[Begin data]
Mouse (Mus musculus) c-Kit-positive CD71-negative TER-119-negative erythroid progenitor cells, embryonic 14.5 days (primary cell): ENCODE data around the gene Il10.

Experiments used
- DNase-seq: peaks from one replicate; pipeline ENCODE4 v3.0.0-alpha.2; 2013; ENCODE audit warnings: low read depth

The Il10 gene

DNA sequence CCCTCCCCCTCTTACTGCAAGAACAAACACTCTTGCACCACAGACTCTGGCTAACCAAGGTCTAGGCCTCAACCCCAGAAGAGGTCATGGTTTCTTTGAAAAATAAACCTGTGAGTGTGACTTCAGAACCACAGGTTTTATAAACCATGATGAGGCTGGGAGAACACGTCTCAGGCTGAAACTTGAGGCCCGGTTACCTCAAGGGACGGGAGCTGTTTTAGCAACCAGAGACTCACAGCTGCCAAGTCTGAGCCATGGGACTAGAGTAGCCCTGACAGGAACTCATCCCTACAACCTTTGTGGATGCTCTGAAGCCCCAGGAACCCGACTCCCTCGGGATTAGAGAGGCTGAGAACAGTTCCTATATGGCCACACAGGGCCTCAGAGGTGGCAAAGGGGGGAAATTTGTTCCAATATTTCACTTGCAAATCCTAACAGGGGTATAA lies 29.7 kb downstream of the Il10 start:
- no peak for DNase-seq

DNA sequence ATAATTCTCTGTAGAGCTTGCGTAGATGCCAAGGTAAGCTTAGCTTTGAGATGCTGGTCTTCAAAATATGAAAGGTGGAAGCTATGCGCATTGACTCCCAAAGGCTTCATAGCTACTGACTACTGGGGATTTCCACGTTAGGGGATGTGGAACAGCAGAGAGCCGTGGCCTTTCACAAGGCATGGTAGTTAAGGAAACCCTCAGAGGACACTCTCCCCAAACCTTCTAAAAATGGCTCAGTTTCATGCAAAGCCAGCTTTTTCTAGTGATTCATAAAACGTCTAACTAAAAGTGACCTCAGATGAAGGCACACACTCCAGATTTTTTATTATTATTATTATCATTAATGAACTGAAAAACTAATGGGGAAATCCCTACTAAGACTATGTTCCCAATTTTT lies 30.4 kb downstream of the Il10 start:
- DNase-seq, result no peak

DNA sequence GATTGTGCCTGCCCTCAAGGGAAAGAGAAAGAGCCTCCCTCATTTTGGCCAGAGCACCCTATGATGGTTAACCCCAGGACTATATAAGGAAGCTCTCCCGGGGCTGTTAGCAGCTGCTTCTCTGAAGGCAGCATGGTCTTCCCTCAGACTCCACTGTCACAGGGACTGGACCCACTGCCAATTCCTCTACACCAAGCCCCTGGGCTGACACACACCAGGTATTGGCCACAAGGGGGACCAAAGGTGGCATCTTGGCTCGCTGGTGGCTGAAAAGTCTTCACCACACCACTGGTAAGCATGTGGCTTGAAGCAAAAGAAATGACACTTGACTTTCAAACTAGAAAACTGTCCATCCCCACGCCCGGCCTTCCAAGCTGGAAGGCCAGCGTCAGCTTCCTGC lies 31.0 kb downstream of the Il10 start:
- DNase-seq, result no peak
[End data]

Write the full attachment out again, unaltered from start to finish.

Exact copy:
Mouse (Mus musculus) c-Kit-positive CD71-negative TER-119-negative erythroid progenitor cells, embryonic 14.5 days (primary cell): ENCODE data around the gene Il10.

Experiments used
- DNase-seq: peaks from one replicate; pipeline ENCODE4 v3.0.0-alpha.2; 2013; ENCODE audit warnings: low read depth

The Il10 gene

DNA sequence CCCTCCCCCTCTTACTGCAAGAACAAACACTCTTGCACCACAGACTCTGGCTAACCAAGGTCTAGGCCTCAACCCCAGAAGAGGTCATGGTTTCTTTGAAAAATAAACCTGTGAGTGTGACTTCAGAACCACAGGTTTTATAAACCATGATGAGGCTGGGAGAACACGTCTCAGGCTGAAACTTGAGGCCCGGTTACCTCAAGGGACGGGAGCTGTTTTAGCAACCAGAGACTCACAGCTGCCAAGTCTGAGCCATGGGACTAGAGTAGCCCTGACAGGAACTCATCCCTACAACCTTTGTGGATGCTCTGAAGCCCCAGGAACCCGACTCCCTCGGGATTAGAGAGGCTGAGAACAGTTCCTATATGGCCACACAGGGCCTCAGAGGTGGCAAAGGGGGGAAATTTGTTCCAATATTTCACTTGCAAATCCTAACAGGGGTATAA lies 29.7 kb downstream of the Il10 start:
- no peak for DNase-seq

DNA sequence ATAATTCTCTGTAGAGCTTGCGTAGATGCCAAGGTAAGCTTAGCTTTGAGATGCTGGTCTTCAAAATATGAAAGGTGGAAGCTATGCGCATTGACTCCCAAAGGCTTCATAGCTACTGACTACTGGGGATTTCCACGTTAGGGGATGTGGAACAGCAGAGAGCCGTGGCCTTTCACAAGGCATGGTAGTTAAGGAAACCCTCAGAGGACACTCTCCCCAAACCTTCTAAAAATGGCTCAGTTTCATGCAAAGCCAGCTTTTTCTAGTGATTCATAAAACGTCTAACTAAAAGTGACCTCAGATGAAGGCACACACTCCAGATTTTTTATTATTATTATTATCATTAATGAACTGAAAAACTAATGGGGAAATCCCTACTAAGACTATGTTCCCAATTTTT lies 30.4 kb downstream of the Il10 start:
- DNase-seq, result no peak

DNA sequence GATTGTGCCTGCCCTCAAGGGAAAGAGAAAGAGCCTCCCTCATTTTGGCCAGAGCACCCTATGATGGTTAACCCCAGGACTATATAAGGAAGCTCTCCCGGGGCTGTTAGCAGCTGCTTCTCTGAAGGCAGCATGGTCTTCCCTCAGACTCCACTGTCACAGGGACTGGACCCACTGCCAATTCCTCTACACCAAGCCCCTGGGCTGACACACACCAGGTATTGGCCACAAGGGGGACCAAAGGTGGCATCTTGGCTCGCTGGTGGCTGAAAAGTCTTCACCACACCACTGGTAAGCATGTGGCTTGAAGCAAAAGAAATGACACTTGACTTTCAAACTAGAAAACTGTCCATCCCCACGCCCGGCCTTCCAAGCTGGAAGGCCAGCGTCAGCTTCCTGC lies 31.0 kb downstream of the Il10 start:
- DNase-seq, result no peak